Analyze the threat of substitute buyers

Analyzing the threat of substitute buyers involves considering the ease with which customers can switch to alternative or competing products. These can include existing, new and re-emerging products from other providers that serve either a similar purpose or a different but complementary one. A major point of consideration here is whether or not substitute buyers are in a position to switch more easily and on more attractive terms than they currently do.

If the answer is yes, then this presents a bigger threat to your business than if buyers only have limited ability and resources to switch products. When considering the presence of substitute buyers, it is important to pay attention to cultural preferences and trends influencing people’s buying decisions in addition to economic dynamics. Some customers may opt for cheaper versions of your product due to financial constraints, while others are willing to pay a premium for certain features and post-purchase service guarantees they deem important. By understanding these factors, you can make better decisions about pricing, product design and customer service that will increase customer loyalty and reduce the appeal of switching.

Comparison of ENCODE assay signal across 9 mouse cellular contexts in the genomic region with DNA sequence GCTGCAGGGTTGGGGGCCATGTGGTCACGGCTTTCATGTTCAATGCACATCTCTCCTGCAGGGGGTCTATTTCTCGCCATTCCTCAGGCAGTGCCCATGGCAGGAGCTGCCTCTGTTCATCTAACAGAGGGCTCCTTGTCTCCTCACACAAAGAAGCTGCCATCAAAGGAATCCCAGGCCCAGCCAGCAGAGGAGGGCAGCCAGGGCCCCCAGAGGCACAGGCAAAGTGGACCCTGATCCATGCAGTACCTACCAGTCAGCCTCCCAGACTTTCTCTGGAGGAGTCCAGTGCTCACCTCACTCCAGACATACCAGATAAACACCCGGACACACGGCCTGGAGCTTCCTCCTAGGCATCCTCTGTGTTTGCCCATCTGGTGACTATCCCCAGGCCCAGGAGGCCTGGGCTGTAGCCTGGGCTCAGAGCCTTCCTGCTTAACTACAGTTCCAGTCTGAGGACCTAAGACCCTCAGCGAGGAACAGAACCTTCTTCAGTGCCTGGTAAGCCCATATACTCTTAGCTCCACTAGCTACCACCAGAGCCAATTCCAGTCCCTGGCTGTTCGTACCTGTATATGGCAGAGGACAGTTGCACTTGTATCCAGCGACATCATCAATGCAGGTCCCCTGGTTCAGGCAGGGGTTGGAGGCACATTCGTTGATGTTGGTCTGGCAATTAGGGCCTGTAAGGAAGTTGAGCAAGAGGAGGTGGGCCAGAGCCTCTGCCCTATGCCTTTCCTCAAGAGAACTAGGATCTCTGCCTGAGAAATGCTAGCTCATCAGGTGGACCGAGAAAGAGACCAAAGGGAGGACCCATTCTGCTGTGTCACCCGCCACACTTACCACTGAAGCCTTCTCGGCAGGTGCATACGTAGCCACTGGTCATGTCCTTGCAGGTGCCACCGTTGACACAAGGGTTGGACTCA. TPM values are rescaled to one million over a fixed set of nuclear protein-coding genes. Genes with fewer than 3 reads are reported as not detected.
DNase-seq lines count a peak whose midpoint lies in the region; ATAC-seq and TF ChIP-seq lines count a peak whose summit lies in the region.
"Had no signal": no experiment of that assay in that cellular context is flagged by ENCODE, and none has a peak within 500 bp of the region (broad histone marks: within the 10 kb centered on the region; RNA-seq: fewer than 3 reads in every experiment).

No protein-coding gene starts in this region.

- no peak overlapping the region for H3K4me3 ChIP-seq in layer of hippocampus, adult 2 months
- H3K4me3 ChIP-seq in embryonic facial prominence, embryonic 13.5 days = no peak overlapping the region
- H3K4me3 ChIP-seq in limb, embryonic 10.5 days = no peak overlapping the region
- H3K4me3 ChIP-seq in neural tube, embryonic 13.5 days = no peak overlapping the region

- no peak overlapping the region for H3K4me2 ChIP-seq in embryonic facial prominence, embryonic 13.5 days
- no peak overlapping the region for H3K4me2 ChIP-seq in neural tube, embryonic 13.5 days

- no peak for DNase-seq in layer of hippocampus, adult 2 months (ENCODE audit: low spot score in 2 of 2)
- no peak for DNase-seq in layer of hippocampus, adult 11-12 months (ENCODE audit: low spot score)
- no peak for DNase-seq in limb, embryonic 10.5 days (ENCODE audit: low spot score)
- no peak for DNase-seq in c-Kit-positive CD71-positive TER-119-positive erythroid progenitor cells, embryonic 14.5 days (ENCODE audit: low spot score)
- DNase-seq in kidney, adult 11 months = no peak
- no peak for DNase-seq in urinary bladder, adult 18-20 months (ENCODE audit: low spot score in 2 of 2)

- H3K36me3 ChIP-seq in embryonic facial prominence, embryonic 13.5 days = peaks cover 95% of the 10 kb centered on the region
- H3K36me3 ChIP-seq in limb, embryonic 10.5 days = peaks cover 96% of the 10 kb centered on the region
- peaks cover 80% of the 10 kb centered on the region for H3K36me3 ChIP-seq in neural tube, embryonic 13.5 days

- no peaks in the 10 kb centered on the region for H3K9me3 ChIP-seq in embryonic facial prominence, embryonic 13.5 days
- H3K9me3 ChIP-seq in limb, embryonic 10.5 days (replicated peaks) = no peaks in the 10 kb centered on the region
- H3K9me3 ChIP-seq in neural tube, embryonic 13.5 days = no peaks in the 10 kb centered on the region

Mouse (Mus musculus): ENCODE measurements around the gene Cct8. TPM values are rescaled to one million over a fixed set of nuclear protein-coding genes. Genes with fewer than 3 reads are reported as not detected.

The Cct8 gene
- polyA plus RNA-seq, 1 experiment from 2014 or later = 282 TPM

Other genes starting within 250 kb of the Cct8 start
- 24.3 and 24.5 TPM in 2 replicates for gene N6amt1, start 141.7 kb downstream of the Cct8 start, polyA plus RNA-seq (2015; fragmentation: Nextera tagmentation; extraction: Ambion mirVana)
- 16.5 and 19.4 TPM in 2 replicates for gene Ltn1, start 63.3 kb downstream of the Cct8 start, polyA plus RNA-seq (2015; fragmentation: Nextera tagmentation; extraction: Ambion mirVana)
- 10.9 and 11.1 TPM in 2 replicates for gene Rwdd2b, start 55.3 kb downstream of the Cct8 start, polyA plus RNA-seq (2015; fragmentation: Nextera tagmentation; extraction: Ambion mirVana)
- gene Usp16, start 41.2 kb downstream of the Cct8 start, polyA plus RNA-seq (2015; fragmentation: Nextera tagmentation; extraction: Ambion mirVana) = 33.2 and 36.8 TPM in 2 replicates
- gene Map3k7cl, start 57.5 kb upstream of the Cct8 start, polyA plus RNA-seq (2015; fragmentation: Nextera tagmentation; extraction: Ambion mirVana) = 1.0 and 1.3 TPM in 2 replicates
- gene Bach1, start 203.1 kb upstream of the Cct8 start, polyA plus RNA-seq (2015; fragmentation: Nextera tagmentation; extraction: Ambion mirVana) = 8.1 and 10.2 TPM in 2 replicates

Competitive Rivalry

Competitive rivalry is one of the most important elements of Porter’s five forces analysis. It refers to the intensity of competition in the industry and is largely driven by the number of competitors. When competition is intense, companies may have to resort to price wars, aggressive marketing, or other tactics in order to gain market share.

This section will discuss the implications of competitive rivalry and how to use it in Michael Porter’s five forces analysis.

Analyze the intensity of competitive rivalry

One of the most powerful tools used in strategic analysis is Michael Porter’s Five Forces. This tool objectively evaluates the degree of competition within a particular industry or market segment and helps companies to identify their competitive strengths and weaknesses.

The intensity of competitive rivalry depends on several factors, such as the following:

  • Number of competitors: The more competitors there are, the more difficult it is for any company to gain an advantage over its rivals. If a market has few players, then the competition will be less intense as each company can control its prices and profits.
  • Brand Loyalty: Consumers will tend to stick with well-known brands if they have a strong sense of loyalty towards that brand. This reduces competitive pressure on businesses, making it easier for them to maintain their competitive edge.
  • Cost Structure: Companies with higher costs tend to struggle more than those with lower costs, as they may face margin compression due to increased competition. This reduces the competitive environment and makes it easier for lower cost producers to emerge ahead.